How to Make a Lemon Battery
Electricity experiments are popular with the kids. However, it is not always true that electricity experiments need complex circuitry and powerful batteries. For starters, the lemon battery science project is ideal to let the young learners know the basics. Besides, they will be thrilled when low power bulbs light up as a result of their efforts. The project requires close adult supervision.
Lemon Battery Experiment
It is possible to produce electric current using the acidic properties of lemon. When you attach two electrodes to a lemon and touch your tongue to both of them at the same time, it completes an electrical circuit, making an electric current pass through the tongue, giving it a tingling sensation or a metallic taste.
- 18 gauge copper wire or a copper penny
- Steel paper clip, a small strip of zinc or a galvanized nail
- Wire stripper or clipper
How to Make a Lemon Battery
- Use the wire strippers to strip off about 2.5 inches of plastic insulation from the copper wire. Then cut that piece from the main roll. This serves as the positive electrode or the cathode. If you are using a penny, make a small slit in the lemon with a knife before placing a penny snugly within it with about a third of it exposed.
- Straighten up the steel paper clip carefully. Cut the same length from it as the copper wire. Either this or the galvanized nail or zinc strip is the anode or the negative electrode.
- Use the sandpaper to make the edges of the two electrodes smooth as they would serve as the junction points of the electrical circuit. If you are using zinc as an electrode, scratch its surface lightly to expose a fresh surface.
- Roll the lemon gently on a table to loosen the soft pulp and allow the juice to flow inside. Be careful not to rupture the skin of the lemon, though.
- Insert the copper wire by 1 inch into the lemon.
- After ensuring that your tongue is moist with saliva, touch it to the copper wire. Make an observation regarding what you feel.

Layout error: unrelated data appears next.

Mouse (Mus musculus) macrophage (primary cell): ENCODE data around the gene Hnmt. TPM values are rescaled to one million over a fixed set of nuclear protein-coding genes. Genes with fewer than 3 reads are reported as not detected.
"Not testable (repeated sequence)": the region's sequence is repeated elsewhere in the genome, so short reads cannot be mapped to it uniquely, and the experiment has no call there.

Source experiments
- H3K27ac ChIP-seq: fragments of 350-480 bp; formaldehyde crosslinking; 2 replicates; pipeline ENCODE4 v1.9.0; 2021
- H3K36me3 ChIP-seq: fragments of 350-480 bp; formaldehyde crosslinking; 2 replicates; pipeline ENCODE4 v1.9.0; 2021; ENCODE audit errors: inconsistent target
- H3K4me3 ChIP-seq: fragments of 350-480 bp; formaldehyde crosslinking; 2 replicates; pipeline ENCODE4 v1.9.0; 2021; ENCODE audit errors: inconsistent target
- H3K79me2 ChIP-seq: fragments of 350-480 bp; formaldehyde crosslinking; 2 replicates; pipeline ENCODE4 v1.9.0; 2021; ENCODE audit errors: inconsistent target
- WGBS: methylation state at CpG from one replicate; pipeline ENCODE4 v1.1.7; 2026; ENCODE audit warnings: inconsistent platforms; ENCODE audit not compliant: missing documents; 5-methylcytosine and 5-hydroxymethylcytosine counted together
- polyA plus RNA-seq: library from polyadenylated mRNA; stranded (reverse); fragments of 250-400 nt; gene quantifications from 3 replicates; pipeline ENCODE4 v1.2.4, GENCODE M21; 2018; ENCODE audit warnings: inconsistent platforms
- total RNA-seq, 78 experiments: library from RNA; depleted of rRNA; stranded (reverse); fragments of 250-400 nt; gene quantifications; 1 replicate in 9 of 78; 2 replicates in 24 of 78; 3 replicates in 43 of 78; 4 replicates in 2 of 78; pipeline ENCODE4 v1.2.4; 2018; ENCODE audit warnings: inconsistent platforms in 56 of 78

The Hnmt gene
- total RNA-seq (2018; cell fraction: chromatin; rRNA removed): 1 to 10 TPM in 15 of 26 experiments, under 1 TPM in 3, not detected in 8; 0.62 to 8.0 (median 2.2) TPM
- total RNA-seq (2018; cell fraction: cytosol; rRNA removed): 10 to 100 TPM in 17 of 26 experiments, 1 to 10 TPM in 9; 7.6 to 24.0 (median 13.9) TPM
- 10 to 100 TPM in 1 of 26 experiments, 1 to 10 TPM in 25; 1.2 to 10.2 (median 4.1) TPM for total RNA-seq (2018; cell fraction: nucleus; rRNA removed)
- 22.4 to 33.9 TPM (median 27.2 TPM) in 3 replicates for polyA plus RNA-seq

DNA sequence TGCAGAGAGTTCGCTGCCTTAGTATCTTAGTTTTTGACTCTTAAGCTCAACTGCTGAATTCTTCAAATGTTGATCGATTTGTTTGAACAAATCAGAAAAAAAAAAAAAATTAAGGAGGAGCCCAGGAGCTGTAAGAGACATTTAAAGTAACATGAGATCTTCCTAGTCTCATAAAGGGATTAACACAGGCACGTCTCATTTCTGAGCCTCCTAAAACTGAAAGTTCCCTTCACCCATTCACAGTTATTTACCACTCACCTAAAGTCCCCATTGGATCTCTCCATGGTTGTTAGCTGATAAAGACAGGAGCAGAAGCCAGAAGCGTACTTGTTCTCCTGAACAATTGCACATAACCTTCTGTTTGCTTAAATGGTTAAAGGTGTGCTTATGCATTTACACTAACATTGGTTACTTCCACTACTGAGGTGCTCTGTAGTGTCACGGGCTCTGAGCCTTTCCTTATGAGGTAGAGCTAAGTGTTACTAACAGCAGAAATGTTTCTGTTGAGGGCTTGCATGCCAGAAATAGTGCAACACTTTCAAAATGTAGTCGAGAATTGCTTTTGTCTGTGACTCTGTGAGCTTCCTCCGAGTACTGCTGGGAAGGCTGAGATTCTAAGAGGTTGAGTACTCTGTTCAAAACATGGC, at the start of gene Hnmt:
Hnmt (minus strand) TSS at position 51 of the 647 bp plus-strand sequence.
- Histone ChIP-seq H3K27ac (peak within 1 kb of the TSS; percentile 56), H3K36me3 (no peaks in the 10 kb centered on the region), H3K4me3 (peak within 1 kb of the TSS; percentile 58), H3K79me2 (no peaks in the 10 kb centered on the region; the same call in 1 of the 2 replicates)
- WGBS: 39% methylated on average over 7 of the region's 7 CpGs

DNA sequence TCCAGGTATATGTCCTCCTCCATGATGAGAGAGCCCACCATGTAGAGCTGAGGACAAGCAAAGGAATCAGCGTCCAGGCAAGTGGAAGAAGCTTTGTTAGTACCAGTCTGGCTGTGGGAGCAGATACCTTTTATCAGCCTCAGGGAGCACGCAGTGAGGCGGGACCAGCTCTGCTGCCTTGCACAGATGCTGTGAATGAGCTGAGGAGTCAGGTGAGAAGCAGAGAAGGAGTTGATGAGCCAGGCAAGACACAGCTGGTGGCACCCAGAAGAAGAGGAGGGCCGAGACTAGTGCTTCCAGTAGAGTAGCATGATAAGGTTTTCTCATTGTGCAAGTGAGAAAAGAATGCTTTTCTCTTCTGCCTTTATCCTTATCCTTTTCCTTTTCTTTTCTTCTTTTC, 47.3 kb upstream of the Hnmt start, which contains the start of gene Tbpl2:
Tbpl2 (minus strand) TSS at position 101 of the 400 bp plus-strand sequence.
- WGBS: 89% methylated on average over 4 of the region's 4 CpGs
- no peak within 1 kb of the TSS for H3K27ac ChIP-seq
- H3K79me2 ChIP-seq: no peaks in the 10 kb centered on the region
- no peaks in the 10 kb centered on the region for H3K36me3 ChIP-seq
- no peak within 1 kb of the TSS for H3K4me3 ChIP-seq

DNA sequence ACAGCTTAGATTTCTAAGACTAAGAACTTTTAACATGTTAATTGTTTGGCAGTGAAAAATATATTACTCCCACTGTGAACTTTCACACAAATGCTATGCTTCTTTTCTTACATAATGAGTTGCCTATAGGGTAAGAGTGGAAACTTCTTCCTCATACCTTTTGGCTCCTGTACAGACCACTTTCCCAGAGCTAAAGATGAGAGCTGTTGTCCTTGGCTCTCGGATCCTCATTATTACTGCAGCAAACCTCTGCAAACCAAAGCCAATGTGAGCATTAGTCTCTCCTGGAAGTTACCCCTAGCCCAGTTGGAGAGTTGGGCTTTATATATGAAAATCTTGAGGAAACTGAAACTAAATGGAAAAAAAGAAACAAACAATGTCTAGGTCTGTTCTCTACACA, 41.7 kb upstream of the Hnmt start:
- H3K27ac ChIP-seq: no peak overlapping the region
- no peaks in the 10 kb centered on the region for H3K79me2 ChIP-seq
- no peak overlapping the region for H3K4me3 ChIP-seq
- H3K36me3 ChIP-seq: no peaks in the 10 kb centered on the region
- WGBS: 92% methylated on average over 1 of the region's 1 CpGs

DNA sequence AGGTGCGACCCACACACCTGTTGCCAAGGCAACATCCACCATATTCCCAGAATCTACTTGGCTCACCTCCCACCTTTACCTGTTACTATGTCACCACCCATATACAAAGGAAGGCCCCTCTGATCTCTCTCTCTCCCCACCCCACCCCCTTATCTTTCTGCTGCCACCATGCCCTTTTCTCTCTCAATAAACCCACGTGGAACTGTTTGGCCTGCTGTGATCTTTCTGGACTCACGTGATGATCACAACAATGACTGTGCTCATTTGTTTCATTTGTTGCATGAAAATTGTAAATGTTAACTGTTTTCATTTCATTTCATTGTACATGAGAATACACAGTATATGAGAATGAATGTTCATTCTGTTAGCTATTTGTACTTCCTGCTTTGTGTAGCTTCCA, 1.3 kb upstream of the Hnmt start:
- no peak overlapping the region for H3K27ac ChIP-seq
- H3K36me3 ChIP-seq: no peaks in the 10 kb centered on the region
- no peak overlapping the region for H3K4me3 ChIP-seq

- Insert the paper clip, zinc strip or nail into the lemon keeping a distance of ¼th inch from the first insertion point. Ensure that the two electrodes do not touch each other at any point.
- Now, make contact with your moist tongue to both the exposed ends of the electrodes at the same time. Make an observation again regarding the sensation in your tongue.
How Many Volts Does a Lemon Battery Produce
It depends on what metal wire you are using for the anode and cathode. You can take notes of the amount of voltage produced by using different wires so you can monitor the outcome in future.
Though the voltage produced in this experiment is near about a volt that is well within safety limits, those of you who do not desire any physical contact with the equipment can test the electric current and voltage by connecting a multimeter to the electrodes. They need to connect the leads of the device with the lemon battery with the help of alligator clips.
Lemon Battery Science Fair Project Video
How Does a Lemon Battery Work?
A battery converts chemical energy into electrical energy. The electrodes here are made to come into contact with the lemon juice that is nothing but citric acid, an electrolyte. As a result, a chemical reaction ensues and electrons start to get accumulated at the anode. However, positive charges build up at the cathode. As soon as a conducting material (your tongue) establishes a connection between the electrodes, the electrons get a chance to flow from the cathode to the anode forming an electric current. When you touch your tongue to the copper wire only, before connecting the zinc strip, no reaction occurs. Hence, you feel nothing on your tongue in the absence of electric current.
Things You Can Try for Better Results
You will find that the voltage produced by a single lemon powered battery is not enough to light a small bulb or LED. However, if you connect a number of lemon batteries in series, you will find the resultant electricity sufficient to light an LED. Try that out by making around four to five lemon batteries and connecting the anode of one with the cathode of the next with a copper wire, for the entire set. Connect the LED bulb in between the copper wire and zinc strip left free at the extreme ends to see the results. A digital clock or calculator with its regular battery removed can also be made to work with this homemade battery.
You can plot a graph with the number of lemon batteries in the circuit as the independent variable (X-axis) and the voltage generated as measured by a multimeter, as the dependent variable (Y-axis). Check the nature of curve obtained. Instead of a lemon, you can try other acidic foods like potatoes, citrus fruits like orange or lime to make the battery.
Electricity projects give you immediately observable results and the quantities involved can be easily measured. Hence, kids will learn a lot in a fun way.